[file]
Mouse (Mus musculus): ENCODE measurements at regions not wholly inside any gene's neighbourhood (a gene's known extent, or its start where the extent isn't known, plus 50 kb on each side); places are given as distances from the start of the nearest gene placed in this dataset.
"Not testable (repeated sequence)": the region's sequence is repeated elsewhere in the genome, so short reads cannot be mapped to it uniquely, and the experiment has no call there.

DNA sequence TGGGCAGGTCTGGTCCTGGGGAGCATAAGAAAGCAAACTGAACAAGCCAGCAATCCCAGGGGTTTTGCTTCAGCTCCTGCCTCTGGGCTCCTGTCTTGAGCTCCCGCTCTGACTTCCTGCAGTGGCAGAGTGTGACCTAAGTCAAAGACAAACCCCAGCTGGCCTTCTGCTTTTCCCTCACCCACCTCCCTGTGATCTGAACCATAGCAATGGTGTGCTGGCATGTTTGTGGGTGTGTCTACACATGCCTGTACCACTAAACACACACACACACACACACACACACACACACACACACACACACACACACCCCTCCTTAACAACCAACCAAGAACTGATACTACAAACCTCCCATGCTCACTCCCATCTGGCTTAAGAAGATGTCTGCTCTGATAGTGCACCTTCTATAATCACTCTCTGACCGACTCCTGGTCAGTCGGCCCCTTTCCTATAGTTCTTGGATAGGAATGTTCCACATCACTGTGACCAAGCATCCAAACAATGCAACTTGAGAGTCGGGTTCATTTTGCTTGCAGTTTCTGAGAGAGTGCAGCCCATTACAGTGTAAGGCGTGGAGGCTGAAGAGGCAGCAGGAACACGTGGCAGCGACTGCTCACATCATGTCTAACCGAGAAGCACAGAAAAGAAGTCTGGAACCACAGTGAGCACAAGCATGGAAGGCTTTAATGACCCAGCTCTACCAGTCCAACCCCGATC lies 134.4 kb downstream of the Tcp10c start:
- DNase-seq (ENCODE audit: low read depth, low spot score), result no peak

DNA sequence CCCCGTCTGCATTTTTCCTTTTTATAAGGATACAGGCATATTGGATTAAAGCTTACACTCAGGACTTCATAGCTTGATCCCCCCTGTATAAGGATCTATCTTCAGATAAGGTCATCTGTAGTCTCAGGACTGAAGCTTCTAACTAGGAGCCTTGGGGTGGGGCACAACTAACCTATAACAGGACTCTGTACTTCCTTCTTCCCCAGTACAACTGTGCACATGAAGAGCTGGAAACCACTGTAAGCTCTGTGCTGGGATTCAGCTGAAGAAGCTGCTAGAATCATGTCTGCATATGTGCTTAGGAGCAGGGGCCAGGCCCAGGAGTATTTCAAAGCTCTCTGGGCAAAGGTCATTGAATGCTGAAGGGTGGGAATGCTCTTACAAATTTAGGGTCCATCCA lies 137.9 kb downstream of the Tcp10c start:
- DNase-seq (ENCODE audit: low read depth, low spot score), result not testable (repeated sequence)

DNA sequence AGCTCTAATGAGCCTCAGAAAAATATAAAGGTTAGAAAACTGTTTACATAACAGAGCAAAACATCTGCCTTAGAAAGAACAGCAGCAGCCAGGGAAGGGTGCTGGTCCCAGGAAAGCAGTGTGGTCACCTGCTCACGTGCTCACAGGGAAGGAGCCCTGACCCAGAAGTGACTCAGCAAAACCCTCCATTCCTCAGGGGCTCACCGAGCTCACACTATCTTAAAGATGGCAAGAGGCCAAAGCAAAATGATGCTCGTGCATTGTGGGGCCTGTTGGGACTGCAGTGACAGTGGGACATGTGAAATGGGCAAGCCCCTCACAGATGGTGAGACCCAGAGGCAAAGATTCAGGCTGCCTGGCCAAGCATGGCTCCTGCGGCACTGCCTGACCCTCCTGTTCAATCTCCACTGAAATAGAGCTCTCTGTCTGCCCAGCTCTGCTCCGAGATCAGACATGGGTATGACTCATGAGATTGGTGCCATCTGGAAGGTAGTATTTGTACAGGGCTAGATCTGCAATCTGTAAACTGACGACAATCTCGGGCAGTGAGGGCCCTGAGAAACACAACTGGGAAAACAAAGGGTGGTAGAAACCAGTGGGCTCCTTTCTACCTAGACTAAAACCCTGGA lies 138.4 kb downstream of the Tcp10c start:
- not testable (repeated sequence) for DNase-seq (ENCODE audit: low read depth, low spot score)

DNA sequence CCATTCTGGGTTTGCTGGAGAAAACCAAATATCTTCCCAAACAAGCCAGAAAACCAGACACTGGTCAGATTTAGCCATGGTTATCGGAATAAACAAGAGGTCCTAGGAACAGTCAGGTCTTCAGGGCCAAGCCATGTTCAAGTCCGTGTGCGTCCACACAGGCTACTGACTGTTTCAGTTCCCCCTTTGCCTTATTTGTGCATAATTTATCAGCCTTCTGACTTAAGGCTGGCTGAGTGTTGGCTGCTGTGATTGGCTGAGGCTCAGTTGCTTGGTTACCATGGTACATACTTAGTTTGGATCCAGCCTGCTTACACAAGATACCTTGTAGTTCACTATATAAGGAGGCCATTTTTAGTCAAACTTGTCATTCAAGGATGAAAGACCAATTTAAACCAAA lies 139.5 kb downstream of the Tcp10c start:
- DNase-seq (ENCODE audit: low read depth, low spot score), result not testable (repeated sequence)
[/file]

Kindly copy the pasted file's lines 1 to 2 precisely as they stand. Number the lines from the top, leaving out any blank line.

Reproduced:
Mouse (Mus musculus): ENCODE measurements at regions not wholly inside any gene's neighbourhood (a gene's known extent, or its start where the extent isn't known, plus 50 kb on each side); places are given as distances from the start of the nearest gene placed in this dataset.
"Not testable (repeated sequence)": the region's sequence is repeated elsewhere in the genome, so short reads cannot be mapped to it uniquely, and the experiment has no call there.